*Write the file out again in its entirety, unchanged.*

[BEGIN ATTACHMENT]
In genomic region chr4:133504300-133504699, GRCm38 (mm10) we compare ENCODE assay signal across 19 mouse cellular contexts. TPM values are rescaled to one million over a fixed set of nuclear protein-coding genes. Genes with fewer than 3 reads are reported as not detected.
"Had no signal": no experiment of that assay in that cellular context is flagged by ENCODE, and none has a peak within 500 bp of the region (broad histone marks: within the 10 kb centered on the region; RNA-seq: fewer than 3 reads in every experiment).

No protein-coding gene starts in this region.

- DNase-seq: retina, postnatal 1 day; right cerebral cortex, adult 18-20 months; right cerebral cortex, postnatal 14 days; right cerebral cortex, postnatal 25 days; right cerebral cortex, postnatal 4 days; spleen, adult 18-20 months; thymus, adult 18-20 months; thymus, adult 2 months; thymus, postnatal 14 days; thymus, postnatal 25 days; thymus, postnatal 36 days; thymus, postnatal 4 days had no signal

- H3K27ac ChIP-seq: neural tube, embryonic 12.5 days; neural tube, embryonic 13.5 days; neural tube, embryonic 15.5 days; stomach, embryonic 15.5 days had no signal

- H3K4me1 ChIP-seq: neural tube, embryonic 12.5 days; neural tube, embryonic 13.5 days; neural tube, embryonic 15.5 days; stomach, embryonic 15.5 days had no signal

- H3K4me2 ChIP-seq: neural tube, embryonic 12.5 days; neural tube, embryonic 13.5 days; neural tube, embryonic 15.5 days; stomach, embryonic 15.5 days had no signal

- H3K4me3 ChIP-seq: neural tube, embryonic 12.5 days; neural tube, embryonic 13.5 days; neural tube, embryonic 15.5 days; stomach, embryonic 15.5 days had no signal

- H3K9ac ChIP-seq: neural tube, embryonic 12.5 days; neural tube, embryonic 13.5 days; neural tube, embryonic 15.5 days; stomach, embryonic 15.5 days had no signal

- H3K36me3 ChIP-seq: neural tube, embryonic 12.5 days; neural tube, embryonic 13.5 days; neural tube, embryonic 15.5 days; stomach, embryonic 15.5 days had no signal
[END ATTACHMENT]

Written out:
In genomic region chr4:133504300-133504699, GRCm38 (mm10) we compare ENCODE assay signal across 19 mouse cellular contexts. TPM values are rescaled to one million over a fixed set of nuclear protein-coding genes. Genes with fewer than 3 reads are reported as not detected.
"Had no signal": no experiment of that assay in that cellular context is flagged by ENCODE, and none has a peak within 500 bp of the region (broad histone marks: within the 10 kb centered on the region; RNA-seq: fewer than 3 reads in every experiment).

No protein-coding gene starts in this region.

- DNase-seq: retina, postnatal 1 day; right cerebral cortex, adult 18-20 months; right cerebral cortex, postnatal 14 days; right cerebral cortex, postnatal 25 days; right cerebral cortex, postnatal 4 days; spleen, adult 18-20 months; thymus, adult 18-20 months; thymus, adult 2 months; thymus, postnatal 14 days; thymus, postnatal 25 days; thymus, postnatal 36 days; thymus, postnatal 4 days had no signal

- H3K27ac ChIP-seq: neural tube, embryonic 12.5 days; neural tube, embryonic 13.5 days; neural tube, embryonic 15.5 days; stomach, embryonic 15.5 days had no signal

- H3K4me1 ChIP-seq: neural tube, embryonic 12.5 days; neural tube, embryonic 13.5 days; neural tube, embryonic 15.5 days; stomach, embryonic 15.5 days had no signal

- H3K4me2 ChIP-seq: neural tube, embryonic 12.5 days; neural tube, embryonic 13.5 days; neural tube, embryonic 15.5 days; stomach, embryonic 15.5 days had no signal

- H3K4me3 ChIP-seq: neural tube, embryonic 12.5 days; neural tube, embryonic 13.5 days; neural tube, embryonic 15.5 days; stomach, embryonic 15.5 days had no signal

- H3K9ac ChIP-seq: neural tube, embryonic 12.5 days; neural tube, embryonic 13.5 days; neural tube, embryonic 15.5 days; stomach, embryonic 15.5 days had no signal

- H3K36me3 ChIP-seq: neural tube, embryonic 12.5 days; neural tube, embryonic 13.5 days; neural tube, embryonic 15.5 days; stomach, embryonic 15.5 days had no signal